BBC director general George Entwistle has resigned over the "unacceptable" Newsnight broadcast which wrongly implicated a senior former Conservative in a child abuse scandal.
In a brief statement outside Broadcasting House, last night Mr Entwistle said that he had decided to do the "honourable thing" and step down from his post.
Standing alongside him, the chairman of the BBC Trust, Lord Patten said it was "one of the saddest evenings of my public life".
A clearly emotional Lord Patten, who chose Mr Entwistle for the role, said that he had paid the price for the "unacceptable shoddy journalism" on Newsnight.
Seconds before Entwistle stepped outside to face the cameras and resign as director general, he sent an email to BBC staff explaining his action.
In the message, the ex-editor-in-chief, wrote that the public's confidence in the corporation was damaged but stressed the BBC was still full of staff of integrity and talent.
Reacting to the news, Culture Secretary Maria Miller said: "It is regrettable, but the right decision. It is vital that credibility and public trust in this important national institution is restored."
Mr Entwistle, who had been in post for less than two months, has spent virtually the entire time trying to deal with the fallout from the Jimmy Savile child abuse scandal.
The final nail in his coffin was the disclosure that Newsnight - which had been panned for not running a report exposing scandal - had wrongly implicated a former Tory Party treasurer, in a child abuse scandal in north Wales in the 1970s and 1980s.
In a bruising interview yesterday morning with Radio 4 presenter John Humphrys Mr Entwistle admitted that despite all the furore over the scandal, he had been unaware that Newsnight was going to broadcast the North Wales report.
An incredulous Mr Humphrys demanded: "So there is no natural curiosity, you wait for somebody to come along to you and say, 'Excuse me director general, but this is happening and you may be interested'?
"You don't look for yourself, you don't do what everybody else in the country does, read newspapers, listen to everything that's going on and say 'What's happening here?"'
The disclosure that he had not known about the Newsnight report was greeted with disbelief by MPs.
The chairman of the Commons Culture, Media and Sport Committee John Whittingdale said last night his position had become untenable.
Mr Entwistle has been under fire since the disclosure that in his previous job as head of BBC television he had run tribute programmes on Jimmy Savile even though he was aware that Newsnight was investigating the late DJ.
He came under pressure to explain why he had not sought any information about what the allegations were that the programme was looking into.
After the allegations broke last month in an ITV documentary he was criticised for delays in setting up an inquiry and correcting mistakes in the BBC's account of what happened.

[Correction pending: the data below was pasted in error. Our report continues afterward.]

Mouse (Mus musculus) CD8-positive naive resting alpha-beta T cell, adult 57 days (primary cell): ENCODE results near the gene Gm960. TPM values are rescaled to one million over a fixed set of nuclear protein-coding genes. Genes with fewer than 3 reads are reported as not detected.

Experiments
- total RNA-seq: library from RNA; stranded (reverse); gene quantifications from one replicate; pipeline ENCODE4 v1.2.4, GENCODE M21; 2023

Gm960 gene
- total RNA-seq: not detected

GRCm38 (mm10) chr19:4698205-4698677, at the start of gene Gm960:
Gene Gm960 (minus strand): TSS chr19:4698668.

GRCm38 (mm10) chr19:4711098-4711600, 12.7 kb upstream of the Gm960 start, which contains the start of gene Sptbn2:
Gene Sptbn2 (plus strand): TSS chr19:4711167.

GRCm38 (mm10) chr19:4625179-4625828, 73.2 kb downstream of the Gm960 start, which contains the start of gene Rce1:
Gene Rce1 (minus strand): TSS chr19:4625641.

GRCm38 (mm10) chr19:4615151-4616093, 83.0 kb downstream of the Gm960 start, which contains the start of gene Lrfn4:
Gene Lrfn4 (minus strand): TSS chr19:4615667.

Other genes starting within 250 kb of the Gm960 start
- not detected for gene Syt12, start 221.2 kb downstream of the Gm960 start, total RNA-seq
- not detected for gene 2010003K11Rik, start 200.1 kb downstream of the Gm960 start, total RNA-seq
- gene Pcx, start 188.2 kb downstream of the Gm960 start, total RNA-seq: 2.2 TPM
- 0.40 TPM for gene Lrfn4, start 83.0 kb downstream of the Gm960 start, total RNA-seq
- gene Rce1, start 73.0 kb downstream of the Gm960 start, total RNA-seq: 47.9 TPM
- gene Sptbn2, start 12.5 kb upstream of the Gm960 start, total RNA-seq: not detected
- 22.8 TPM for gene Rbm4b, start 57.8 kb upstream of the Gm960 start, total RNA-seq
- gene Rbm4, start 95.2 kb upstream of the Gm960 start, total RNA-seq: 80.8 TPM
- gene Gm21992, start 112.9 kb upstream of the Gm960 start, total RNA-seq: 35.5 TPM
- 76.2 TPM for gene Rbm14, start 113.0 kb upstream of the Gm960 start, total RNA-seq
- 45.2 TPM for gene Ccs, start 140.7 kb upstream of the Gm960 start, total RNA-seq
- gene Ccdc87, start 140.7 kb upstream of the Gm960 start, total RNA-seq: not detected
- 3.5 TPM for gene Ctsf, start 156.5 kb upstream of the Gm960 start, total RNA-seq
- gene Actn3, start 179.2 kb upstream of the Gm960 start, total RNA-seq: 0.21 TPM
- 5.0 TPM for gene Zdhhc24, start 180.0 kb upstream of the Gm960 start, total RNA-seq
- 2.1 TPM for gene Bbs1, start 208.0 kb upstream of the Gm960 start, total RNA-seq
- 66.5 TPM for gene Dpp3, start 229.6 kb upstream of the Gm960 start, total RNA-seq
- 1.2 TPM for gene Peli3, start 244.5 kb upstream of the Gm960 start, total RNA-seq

The chief executive of BBC Worldwide, Tim Davie, will take over temporarily as acting director general while a permanent replacement is found.
One of the first issues he will have to deal with is a emergency report commissioned by Mr Entwistle into what happened over Newsnight's north Wales investigation which had been due to land on his desk today.
There was some support for Mr Entwistle. Labour former culture secretary Ben Bradshaw described his departure as "a dreadful injustice and a terrible mistake".
Newsnight presenter Jeremy Paxman, in a statement released via his agent's Twitter page, said his departure was "a great shame", saying he had been "brought low by cowards and incompetents".
Mr Entwistle's position was dramatically undermined on Friday night when child abuse victim Steve Messham, who was interviewed by Newsnight, said an ex-Tory party figure was not the man who he told Newsnight had abused him when he was a teenager at a north Wales children's home.
Although the programme, shown on November 2, had not named the peer - referring only to a senior Conservative from the Thatcher era - it quickly resulted in him being identified on internet blogs and social media sites.
With lawyers for the ex-Tory party figure indicating they were preparing to sue for defamation, the programme broadcast a humiliating on-air apology.
Entwistle leaves Portcullis House in Westminster, London, after being quizzed about the corporation's handling of the Jimmy Savile sex abuse scandal by a committee of MPs.
Appearing yesterday morning on Today, Mr Entwistle warned that staff involved could face disciplinary action but insisted that he was not intending to resign.
He acknowledged however that his fate lay ultimately in the hands of his employers, the BBC Trust.
"I am doing the right things to try and put this stuff straight," he said. "I am accountable to the trust in that endeavour. If they do not feel I am doing the right things, then obviously I will be bound by their judgment."
It appears today that the judgment was that that task was beyond him.